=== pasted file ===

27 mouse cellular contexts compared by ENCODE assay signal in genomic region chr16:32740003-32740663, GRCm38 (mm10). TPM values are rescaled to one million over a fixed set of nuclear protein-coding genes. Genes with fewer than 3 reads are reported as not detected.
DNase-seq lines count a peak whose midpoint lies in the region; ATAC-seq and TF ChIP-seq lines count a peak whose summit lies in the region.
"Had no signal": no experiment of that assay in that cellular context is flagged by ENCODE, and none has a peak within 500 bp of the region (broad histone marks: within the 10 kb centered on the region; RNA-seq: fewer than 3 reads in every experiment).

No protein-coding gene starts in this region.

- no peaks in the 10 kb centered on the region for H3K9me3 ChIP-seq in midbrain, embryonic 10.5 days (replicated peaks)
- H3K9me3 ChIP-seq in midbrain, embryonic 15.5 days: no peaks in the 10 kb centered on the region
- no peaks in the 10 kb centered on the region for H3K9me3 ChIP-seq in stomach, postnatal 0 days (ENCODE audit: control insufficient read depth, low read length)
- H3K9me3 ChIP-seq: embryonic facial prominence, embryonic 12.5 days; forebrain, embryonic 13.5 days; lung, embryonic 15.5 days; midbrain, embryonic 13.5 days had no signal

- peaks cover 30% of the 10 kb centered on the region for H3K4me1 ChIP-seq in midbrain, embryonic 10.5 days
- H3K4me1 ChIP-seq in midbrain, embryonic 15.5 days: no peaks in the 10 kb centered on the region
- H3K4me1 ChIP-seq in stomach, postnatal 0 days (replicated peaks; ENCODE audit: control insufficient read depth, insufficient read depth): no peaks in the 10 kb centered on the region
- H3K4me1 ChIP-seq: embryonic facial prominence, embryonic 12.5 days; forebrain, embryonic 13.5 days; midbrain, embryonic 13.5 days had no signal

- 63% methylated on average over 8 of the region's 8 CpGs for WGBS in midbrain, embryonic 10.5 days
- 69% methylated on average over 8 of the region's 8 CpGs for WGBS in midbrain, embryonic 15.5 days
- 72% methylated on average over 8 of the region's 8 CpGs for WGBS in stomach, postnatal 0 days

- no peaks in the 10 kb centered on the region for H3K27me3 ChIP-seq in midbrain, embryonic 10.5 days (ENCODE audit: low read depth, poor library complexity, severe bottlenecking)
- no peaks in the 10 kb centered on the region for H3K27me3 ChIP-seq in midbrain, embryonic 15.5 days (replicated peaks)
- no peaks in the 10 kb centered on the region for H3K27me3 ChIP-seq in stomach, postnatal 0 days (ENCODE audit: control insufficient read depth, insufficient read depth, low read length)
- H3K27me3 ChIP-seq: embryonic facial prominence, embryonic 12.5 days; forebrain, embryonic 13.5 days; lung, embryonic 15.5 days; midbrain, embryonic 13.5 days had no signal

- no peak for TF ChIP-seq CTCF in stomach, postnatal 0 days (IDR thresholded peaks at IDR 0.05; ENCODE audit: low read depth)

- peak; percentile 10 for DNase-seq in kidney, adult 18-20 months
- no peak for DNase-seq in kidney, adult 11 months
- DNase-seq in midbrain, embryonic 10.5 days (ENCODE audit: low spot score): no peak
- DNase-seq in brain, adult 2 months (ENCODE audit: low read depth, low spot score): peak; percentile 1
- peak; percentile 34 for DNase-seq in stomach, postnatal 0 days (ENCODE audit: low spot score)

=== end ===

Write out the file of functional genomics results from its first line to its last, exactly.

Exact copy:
27 mouse cellular contexts compared by ENCODE assay signal in genomic region chr16:32740003-32740663, GRCm38 (mm10). TPM values are rescaled to one million over a fixed set of nuclear protein-coding genes. Genes with fewer than 3 reads are reported as not detected.
DNase-seq lines count a peak whose midpoint lies in the region; ATAC-seq and TF ChIP-seq lines count a peak whose summit lies in the region.
"Had no signal": no experiment of that assay in that cellular context is flagged by ENCODE, and none has a peak within 500 bp of the region (broad histone marks: within the 10 kb centered on the region; RNA-seq: fewer than 3 reads in every experiment).

No protein-coding gene starts in this region.

- no peaks in the 10 kb centered on the region for H3K9me3 ChIP-seq in midbrain, embryonic 10.5 days (replicated peaks)
- H3K9me3 ChIP-seq in midbrain, embryonic 15.5 days: no peaks in the 10 kb centered on the region
- no peaks in the 10 kb centered on the region for H3K9me3 ChIP-seq in stomach, postnatal 0 days (ENCODE audit: control insufficient read depth, low read length)
- H3K9me3 ChIP-seq: embryonic facial prominence, embryonic 12.5 days; forebrain, embryonic 13.5 days; lung, embryonic 15.5 days; midbrain, embryonic 13.5 days had no signal

- peaks cover 30% of the 10 kb centered on the region for H3K4me1 ChIP-seq in midbrain, embryonic 10.5 days
- H3K4me1 ChIP-seq in midbrain, embryonic 15.5 days: no peaks in the 10 kb centered on the region
- H3K4me1 ChIP-seq in stomach, postnatal 0 days (replicated peaks; ENCODE audit: control insufficient read depth, insufficient read depth): no peaks in the 10 kb centered on the region
- H3K4me1 ChIP-seq: embryonic facial prominence, embryonic 12.5 days; forebrain, embryonic 13.5 days; midbrain, embryonic 13.5 days had no signal

- 63% methylated on average over 8 of the region's 8 CpGs for WGBS in midbrain, embryonic 10.5 days
- 69% methylated on average over 8 of the region's 8 CpGs for WGBS in midbrain, embryonic 15.5 days
- 72% methylated on average over 8 of the region's 8 CpGs for WGBS in stomach, postnatal 0 days

- no peaks in the 10 kb centered on the region for H3K27me3 ChIP-seq in midbrain, embryonic 10.5 days (ENCODE audit: low read depth, poor library complexity, severe bottlenecking)
- no peaks in the 10 kb centered on the region for H3K27me3 ChIP-seq in midbrain, embryonic 15.5 days (replicated peaks)
- no peaks in the 10 kb centered on the region for H3K27me3 ChIP-seq in stomach, postnatal 0 days (ENCODE audit: control insufficient read depth, insufficient read depth, low read length)
- H3K27me3 ChIP-seq: embryonic facial prominence, embryonic 12.5 days; forebrain, embryonic 13.5 days; lung, embryonic 15.5 days; midbrain, embryonic 13.5 days had no signal

- no peak for TF ChIP-seq CTCF in stomach, postnatal 0 days (IDR thresholded peaks at IDR 0.05; ENCODE audit: low read depth)

- peak; percentile 10 for DNase-seq in kidney, adult 18-20 months
- no peak for DNase-seq in kidney, adult 11 months
- DNase-seq in midbrain, embryonic 10.5 days (ENCODE audit: low spot score): no peak
- DNase-seq in brain, adult 2 months (ENCODE audit: low read depth, low spot score): peak; percentile 1
- peak; percentile 34 for DNase-seq in stomach, postnatal 0 days (ENCODE audit: low spot score)